"Minimalist approach?" you might be asking.
What I mean by that is you leave one position weak and go 'use' a shotgun to find that stud. By eliminating a position from drafting early, you can focus on the remaining positions. I also recommend not addressing the backup positions. You don't need a bye-week player immediately, so worry about that later via free agency or waiver wire.
And hypothetically, if the position you choose for the shotgun approach yields more success than you need, you can trade one of the hot players for a player better than what's in FA for that bye-week.
This method will completely upset owners who are all about Value Drafting or Best Player Available. But this is a philosophical method in building a squad not based on value, but the idea of having a strong core in all but one position and playing the odds.
Playing the odds is the main point with this method.
For example, in a keeper league that I'm in, I can keep four and am keeping:
- Philip Rivers
- Marion Barber
- Kevin Smith
- Pierre Thomas
Start 1QB, 2RB, 3WR, 1TE, 1WR/TE, 1PK, 1DEF, 8 bench
Going into the draft, I'm set at QB and RB and will draft a TE early. I won't draft a backup QB, TE, PK, or DEF leaving me with 10 spots JUST for WRs. As mentioned, bye weeks will be addressed from trades or FA.
Assuming I go TE with my "first" pick, that means I won't be drafting my first WR until the 6th round. I figure I'll go safe with the first few picks with guys like Holt, Driver, any No. 1 WR on any team that's available, then swing for the fences on high-risk/reward WRs.
Figuring three 'safer' WR choices leaves me with seven chances at getting a guy or two who has a breakout year.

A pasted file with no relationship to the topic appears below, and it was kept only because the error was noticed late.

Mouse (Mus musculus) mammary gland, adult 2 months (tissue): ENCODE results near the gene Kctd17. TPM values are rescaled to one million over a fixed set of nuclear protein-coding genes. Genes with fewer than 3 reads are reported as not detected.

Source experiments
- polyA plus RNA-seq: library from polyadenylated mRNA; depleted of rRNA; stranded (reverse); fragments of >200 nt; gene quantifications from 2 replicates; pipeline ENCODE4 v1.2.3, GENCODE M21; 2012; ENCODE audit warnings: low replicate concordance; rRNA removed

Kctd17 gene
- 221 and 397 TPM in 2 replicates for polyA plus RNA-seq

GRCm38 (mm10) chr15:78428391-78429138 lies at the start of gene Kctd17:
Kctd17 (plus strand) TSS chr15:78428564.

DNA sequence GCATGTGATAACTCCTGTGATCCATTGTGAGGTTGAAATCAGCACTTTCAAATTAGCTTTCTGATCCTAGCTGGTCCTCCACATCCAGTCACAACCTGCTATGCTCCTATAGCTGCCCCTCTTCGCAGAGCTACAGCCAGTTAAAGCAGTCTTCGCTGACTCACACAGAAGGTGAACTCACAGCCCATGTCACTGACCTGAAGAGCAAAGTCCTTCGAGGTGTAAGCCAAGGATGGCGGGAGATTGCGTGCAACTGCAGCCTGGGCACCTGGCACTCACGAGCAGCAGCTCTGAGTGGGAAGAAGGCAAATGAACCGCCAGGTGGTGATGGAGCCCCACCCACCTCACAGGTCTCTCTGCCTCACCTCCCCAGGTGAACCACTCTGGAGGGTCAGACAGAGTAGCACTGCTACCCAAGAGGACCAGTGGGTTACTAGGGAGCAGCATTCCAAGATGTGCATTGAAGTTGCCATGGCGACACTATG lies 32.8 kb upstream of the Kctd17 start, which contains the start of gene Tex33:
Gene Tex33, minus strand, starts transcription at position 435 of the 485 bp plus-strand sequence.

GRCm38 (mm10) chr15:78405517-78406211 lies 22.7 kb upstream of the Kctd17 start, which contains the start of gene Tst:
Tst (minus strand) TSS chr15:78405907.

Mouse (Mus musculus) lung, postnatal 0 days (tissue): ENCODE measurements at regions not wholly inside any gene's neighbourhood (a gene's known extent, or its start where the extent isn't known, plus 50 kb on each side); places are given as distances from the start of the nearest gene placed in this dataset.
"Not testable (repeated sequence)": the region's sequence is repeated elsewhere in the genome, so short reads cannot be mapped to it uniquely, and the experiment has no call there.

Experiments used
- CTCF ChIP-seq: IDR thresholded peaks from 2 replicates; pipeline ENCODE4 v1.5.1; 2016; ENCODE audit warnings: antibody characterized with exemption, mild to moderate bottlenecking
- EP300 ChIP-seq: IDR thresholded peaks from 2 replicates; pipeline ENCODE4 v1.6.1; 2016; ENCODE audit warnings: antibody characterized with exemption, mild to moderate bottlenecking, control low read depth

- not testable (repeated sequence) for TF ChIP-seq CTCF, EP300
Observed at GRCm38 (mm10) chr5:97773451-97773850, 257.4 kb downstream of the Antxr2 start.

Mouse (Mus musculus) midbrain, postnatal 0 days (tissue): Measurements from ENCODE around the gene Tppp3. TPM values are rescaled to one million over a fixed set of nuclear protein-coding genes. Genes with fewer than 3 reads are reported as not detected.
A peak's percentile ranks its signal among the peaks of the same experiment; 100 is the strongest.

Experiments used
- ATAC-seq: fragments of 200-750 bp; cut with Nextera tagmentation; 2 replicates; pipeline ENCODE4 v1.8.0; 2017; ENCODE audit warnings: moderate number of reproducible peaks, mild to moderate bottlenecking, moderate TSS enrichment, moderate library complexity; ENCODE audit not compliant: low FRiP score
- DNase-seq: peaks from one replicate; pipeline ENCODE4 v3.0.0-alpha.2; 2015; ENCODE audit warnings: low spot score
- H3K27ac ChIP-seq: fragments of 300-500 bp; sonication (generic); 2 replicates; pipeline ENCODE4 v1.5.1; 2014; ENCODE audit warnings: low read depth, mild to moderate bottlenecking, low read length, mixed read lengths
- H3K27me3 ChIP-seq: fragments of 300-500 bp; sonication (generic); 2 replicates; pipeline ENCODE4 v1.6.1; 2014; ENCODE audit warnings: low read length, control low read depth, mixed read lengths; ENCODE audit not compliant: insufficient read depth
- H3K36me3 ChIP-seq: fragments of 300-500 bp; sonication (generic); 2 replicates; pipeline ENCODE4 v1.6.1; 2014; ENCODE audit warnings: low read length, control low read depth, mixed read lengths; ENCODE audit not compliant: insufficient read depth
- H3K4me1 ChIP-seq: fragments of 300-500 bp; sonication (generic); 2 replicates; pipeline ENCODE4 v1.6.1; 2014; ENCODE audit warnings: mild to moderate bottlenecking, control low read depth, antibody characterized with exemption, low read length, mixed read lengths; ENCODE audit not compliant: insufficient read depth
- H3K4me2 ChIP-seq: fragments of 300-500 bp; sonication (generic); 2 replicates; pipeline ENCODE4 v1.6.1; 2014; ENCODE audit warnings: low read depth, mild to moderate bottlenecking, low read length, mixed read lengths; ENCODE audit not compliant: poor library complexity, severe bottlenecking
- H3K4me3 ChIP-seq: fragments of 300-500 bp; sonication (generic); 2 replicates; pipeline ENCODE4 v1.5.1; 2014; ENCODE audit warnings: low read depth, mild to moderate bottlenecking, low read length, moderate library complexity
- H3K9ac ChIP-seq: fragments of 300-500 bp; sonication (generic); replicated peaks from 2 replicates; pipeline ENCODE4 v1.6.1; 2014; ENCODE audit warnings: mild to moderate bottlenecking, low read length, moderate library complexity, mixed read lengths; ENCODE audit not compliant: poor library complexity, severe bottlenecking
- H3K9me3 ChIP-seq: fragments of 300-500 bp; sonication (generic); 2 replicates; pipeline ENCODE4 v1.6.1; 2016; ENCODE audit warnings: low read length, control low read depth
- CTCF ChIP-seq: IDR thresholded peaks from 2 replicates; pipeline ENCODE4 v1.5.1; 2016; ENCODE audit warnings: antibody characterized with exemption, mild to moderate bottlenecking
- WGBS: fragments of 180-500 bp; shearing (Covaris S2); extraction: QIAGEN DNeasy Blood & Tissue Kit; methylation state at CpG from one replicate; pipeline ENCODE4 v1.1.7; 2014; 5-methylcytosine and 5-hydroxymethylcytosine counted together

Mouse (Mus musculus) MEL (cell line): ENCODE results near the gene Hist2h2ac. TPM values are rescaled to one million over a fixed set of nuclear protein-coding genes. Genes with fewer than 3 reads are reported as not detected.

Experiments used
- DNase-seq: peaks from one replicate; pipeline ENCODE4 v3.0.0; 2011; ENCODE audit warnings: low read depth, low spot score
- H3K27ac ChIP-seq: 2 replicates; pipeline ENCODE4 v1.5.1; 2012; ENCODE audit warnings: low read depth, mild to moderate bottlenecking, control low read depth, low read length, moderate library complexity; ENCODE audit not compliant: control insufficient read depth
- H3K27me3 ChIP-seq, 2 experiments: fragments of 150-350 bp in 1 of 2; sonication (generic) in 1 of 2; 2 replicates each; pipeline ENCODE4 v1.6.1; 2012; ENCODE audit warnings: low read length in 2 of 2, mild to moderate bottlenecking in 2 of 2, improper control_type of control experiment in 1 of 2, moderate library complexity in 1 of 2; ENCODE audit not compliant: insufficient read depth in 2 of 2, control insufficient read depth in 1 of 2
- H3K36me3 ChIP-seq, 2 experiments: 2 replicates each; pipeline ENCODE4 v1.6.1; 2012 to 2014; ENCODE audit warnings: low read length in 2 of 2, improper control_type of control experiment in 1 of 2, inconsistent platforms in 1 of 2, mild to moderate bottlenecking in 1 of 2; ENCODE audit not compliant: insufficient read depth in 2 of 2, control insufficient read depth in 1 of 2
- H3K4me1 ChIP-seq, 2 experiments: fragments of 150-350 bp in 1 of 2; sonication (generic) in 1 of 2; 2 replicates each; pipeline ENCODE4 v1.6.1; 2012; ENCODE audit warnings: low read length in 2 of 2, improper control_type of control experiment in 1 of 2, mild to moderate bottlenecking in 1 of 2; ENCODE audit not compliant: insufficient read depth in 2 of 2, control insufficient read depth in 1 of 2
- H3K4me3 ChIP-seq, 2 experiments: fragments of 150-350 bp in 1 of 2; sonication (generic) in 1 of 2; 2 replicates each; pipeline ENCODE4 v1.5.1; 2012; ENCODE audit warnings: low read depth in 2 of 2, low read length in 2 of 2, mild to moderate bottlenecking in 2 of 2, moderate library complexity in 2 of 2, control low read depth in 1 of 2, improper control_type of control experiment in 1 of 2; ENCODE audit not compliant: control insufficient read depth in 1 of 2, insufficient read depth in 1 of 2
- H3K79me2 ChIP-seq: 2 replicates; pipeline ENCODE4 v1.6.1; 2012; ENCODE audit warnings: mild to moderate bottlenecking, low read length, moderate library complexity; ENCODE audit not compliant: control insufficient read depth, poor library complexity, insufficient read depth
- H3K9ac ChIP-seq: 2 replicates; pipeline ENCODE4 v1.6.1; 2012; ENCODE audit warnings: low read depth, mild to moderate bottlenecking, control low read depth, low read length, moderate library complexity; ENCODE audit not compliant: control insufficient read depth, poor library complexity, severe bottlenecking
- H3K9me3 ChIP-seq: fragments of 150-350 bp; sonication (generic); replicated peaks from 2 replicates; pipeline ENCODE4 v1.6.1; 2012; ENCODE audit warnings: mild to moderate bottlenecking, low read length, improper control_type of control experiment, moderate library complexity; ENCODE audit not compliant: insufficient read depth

I'll "handcuff" the "safer" WR with guys that have that breakout potential. Like if I get Driver, I'll probably take both James Jones and Jordy Nelson.
DEFENSE and KICKER
I recommend taking them earlier than most advise with this approach, which is about top "players" at all positions but one (RB or WR). By securing a top DEF—and there is a difference between a top DEF and lower ones—you can rest assured at not having to play matchups.
Everyone believes that there is no difference between kickers, and that may be true for the most part, but take a surefire one (e.g., Jason Elam) who plays at least half of his games in a dome on an offense that will move the ball.
You may be "reaching" for a DEF and PK by taking them before the last few rounds, but the odds between that weak position home-run player you take in round 12 isn't that different than the one you'll take at the end of the draft...so secure that top DEF and K.
SAME APPROACH, DIFFERENT POSITION
Hypothetical league setup of 1QB, 2RB, 3WR, 1TE, 1PK, 1DEF, 9 BENCH
In re-draft leagues, try leaving the RB position weak. Again, the idea is to draft top QBs, TEs and WRs exclusively and only for the starting positions. No backups.
In the first five rounds, you've taken all your starters for QB, WR, and TE. The QB and TE should easily be what most would call a Top Five guy. By taking WRs early, you'll probably land a top three, 10, and 20 WR, making for a solid group.
And again, I recommend playing it "safe" with the first couple of RBs, say Willie Parker (grab Mendenhall in the next few rounds as a "handcuff"), Cedric Benson, Jamal Lewis, and Julius Jones. Guys who'll start the season with a low (rounds 6-8) ADP (average draft position).
Or take a slight risk and grab guys like Chris "Beanie" Wells (ARI) in the sixth, Ray Rice (BAL) in the seventh and grab their teammates (Hightower, McGahee) in the next two rounds. Even take Cedric Peerman (BAL) in the last round.
Then, via the shotgun approach, take home run hitters who might not even see the field, but who might put up huge numbers.
According to fantasyfootballcalculator.com, some of those RBs aren't even listed in the top 13 rounds (58 RBs). Players like Bernard Scott (CIN, off-field issues), James Davis (could be the future RB for Cleveland), Mike Goodson (CAR), Justin Forsett or Devin Moore (SEA), Rashad Jennings (JAC), Anthony Aldridge (WAS) and a dozen more guys along these lines.
By taking only the best starters and starters only for all but the RB position, you free up 11 spots (in this scenario) to find two studs to go with the rest of your top-tier team. Since two or three of your RBs will come in the middle rounds, there's a decent enough chance that you'll get lucky and hit on several hot RBs you can pair one with your top 20 WR to upgrade your WRs.
Good luck in your draft, have fun, and don't drink too much beer or you'll be drafting Shawn Alexander again.